I'm about to defend Stuart Stevens, the spearhead of Mitt Romney's disastrous campaign, so please bear with me. Stevens, the author of boneheaded post-election op-eds like this piece of fine art, has a piece in today's Washington Post debating the impact of social media on November's GOP debacle.
The Stuart Stevens of the campaign and these op-eds seems basically insufferable, and I blame him for many of the Romney's campaign failures. But he's right to assert the GOP's problem is deeper than ORCA and social media. Voter enthusiasm is driven by ideas, and it's quite clear which campaign had that edge in November. Stevens:
Like most things in life, the answer is a bit of both. I don’t think it’s very controversial to suggest that a candidate who favors gay marriage and free contraception might have more appeal to a younger demographic. Does anyone want to argue that free contraception is seen as a more pressing issue to your average 21-year-old than to a 55-year-old voter, or that there are more gay rights organizations on college campuses than in VFW halls?
Likewise, why did Mitt Romney win older voters? They are more concerned with the economy than with same-sex marriage, and they are more skeptical of or opposed to Obamacare. Why did 100,000-plus more African Americans in Ohio vote for President Obama than turned out four years ago?
It’s not irrelevant that Obamacare is most popular with African Americans. And what demographic group is the second-most favorable to Obamacare? Hispanics. Much more Obama advertising attacked Romney for opposing Obamacare than criticized him over immigration.
In the wake of the worst economic disaster since the Great Depression, Romney had precious little to say on employment, household debt, higher education, helping the working poor, health care costs (and access!) and making it easier for young families to afford the cost of children.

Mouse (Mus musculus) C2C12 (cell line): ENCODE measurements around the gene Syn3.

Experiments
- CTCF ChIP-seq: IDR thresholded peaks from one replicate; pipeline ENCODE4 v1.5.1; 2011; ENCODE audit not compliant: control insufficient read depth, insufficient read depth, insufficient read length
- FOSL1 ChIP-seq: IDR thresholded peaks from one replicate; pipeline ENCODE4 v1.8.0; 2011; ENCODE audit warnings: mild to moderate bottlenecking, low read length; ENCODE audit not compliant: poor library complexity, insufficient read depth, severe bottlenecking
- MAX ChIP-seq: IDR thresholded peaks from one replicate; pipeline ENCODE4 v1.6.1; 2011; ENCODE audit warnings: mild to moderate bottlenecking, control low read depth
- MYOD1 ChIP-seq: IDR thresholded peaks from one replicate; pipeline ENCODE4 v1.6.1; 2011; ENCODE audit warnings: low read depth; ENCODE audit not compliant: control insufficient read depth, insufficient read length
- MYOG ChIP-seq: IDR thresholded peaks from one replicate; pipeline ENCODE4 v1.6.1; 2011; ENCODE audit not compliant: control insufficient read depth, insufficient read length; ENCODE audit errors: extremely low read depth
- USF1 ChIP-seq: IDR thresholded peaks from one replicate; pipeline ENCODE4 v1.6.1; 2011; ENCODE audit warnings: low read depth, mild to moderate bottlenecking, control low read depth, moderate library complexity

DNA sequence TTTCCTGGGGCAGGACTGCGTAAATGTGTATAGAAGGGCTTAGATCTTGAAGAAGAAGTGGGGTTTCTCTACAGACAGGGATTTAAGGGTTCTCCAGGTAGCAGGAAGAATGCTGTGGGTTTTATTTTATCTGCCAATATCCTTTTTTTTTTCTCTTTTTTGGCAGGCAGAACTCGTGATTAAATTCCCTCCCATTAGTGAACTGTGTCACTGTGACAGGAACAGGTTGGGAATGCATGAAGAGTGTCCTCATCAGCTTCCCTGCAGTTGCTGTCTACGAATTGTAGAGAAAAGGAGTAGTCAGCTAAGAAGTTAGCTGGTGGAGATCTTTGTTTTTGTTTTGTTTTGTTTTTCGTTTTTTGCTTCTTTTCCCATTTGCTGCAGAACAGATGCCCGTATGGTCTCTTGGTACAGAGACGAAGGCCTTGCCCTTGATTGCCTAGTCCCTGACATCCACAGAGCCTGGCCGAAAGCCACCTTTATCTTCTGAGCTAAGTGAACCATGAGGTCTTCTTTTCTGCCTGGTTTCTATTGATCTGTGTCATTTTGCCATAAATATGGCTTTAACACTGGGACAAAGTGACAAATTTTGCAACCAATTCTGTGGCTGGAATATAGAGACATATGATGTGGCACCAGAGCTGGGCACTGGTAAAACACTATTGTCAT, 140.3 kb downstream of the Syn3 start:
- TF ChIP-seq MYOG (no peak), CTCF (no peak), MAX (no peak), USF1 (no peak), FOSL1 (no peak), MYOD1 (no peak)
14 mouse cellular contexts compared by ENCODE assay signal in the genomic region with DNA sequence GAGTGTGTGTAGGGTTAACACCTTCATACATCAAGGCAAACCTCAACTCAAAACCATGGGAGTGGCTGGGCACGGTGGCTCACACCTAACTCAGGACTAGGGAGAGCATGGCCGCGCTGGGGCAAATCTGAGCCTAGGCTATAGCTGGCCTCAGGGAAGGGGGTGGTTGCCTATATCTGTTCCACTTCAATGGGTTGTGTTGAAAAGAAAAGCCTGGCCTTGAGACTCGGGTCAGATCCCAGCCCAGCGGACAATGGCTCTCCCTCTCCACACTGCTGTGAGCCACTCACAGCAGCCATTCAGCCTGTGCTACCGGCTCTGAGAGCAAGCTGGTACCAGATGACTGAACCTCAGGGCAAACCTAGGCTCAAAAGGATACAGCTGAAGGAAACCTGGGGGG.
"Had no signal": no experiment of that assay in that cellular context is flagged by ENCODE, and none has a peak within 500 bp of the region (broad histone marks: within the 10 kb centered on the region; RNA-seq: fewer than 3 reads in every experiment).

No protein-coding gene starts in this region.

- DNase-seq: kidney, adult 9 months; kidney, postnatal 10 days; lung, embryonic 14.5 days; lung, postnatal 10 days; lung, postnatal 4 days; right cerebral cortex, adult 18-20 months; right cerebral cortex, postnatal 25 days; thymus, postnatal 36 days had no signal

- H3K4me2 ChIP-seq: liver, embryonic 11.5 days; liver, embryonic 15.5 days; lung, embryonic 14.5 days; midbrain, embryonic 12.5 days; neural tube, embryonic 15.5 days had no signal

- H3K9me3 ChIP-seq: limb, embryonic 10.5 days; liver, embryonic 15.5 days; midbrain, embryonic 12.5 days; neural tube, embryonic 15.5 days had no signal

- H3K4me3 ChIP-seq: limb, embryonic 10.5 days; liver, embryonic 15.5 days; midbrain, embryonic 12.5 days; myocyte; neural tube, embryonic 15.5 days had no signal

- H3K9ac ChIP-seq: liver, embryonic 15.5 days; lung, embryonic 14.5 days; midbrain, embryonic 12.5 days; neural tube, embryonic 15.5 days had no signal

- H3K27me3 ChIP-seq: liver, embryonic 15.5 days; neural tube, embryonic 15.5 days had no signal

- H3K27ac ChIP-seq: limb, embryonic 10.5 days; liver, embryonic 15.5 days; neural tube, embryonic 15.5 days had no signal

Mitt Romney could have ran for President as someone who had been a moderate Republican Governor of a solid blue state, but he veered hard right to win the primary. That decision came with consequences.
Romney was doomed by actions like turning his back on RomneyCare, failing to realize that many voters didn't give a rat's behind about top marginal tax rates, and neglecting concerns of young voters such as student debt.
One part of the Obama campaign that drove conservatives - myself included - crazy was "Julia," a timeline of what a young woman could expect from the government over the course of her lifetime.
It was maddening seeing the Obama campaign basically saying: "Hey, government's got this."
But what was far more maddening was the utter lack of a concrete response from the Romney campaign. Making fun of "Julia" is one thing. Saying how Republican policies better help women than policies offered by Democrats is quite another.
That's where Romney failed, and it's why no social media overhaul can compensate for policies that fail to address the basic needs and desires of the American electorate.
It's still not 1980 anymore.